Homeland’s super twist has left it buzzing with a new energy

If you’ve been tortured by Homeland’s lame start your ordeal may soon be over, says David Butcher

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The mad old wizard in Sky1’s fantasy-sitcom Yonderland lost his mojo. This wasn’t a figure of speech: the joke was that there was an actual small, angry creature called a mojo, who alone could restore our wizard’s magic.

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If only it was as easy for Channel 4’s Homeland. Loyal fans of the spy thriller have been feeling the need to restore some small, angry mojos to Carrie, Saul, Quinn and the rest, because if ever a series lost its way, it’s this one.

The first few episodes of season three were creakingly dull. The backwater they drifted on was a plotline about CIA heroine Carrie being confined to a psychiatric ward, where she was forced to act out a poor man’s version of One Flew Over the Cuckoo’s Nest.

Nonetheless, through her ordeals I stayed with Homeland, loyally, because I remember how much I used to love it. I stayed even when watching the show felt almost like intruding on private grief, like seeing a once great Mo Farah lurch drunkenly around the park with a shopping trolley, wearing fleeces tied on with string and muttering about 2012.

Yes, things were bad, but I reasoned the slump was probably down to the absence of Islamist anti-hero Brody (Damian Lewis). Then Brody reappeared, and things got worse.

The episode where we followed his shaven head to a towerblock slum in Caracas was a fever-dream that added nothing. The laboured mirroring of Brody’s predicament and Carrie’s – he tried to resist heroin shots from a creepy doctor, she tried to come off her meds in hospital – only rammed home for fans how hopelessly far apart our ill-starred couple were, dammit.

Then – then! – the series pulled off one of the daftest plot reversals since Bobby Ewing reached for the conditioner. Bearded CIA sage Saul, we learnt, had cooked up the plan to discredit Carrie and hospitalise her, and she was in on the whole thing. It was all a gambit to fool Iranian intelligence, so they would try to “turn” her and she could trap their evil mastermind. Ta-dah!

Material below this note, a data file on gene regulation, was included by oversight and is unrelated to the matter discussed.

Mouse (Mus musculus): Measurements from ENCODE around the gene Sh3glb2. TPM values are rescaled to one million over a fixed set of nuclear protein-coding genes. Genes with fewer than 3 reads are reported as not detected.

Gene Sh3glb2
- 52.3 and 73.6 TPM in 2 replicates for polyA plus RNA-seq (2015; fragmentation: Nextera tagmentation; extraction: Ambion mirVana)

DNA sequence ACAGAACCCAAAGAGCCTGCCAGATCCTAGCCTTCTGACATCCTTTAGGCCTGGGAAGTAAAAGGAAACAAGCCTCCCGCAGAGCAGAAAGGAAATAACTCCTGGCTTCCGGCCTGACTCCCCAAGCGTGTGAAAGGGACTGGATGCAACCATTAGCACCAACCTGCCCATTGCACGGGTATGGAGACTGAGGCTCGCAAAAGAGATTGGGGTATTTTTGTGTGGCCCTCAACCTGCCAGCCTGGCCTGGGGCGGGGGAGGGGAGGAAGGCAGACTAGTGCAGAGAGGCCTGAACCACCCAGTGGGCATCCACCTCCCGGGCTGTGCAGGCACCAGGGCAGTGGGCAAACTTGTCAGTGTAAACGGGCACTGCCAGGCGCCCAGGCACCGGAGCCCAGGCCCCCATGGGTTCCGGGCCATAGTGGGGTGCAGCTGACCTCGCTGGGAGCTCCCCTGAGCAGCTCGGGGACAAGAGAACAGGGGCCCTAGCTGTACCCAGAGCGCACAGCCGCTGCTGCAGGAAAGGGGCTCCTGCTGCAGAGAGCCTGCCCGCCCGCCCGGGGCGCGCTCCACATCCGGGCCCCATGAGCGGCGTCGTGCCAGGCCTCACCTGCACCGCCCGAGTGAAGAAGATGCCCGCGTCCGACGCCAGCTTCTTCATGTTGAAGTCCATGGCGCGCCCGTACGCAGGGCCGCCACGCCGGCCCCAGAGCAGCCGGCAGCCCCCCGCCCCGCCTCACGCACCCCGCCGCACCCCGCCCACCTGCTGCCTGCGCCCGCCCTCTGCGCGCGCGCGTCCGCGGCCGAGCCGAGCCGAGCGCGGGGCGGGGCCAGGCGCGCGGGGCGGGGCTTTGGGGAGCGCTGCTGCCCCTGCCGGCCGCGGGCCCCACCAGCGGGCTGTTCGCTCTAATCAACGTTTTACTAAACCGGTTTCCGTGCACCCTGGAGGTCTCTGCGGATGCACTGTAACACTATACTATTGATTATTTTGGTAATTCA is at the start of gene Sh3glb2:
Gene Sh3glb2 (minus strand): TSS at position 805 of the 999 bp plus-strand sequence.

Brilliant – except it made no sense. Earlier episodes were now revealed as not only wearisome but outright wonky. Why, to choose one example, would Carrie need to sleep with her one-night-stand and steal his wallet if it turns out she was not desperate and alone at all, but heading an operation for the director of the world’s most powerful intelligence agency?

Any number of plot seams came unstitched. But never mind, because the super-twist appeared to slap the Homeland writers’ room out of its daze. The two latest episodes have buzzed with a new energy. We’re dealing with espionage not electrodes, burner phones and baddies not hospital beds and teenage angst. (I haven’t even gone into the subplot about sour-faced adolescent Dana: they really might just as well have put a caption with “Plot: buffering” up on screen for ten minutes of each episode.)

So now I sit down on Sunday nights hoping for good things again. Long-running US series sometimes lose their bearings like this (look at Lost or whole chunks of Boardwalk Empire) but at least Homeland came back to us. It’s the prodigal drama: the show that was lost is found. And that’s just as well, because its American broadcaster has just ordered series four. For better or worse, Carrie and co will run and run.

Homeland is on Sunday at 9:00pm on Channel 4. 


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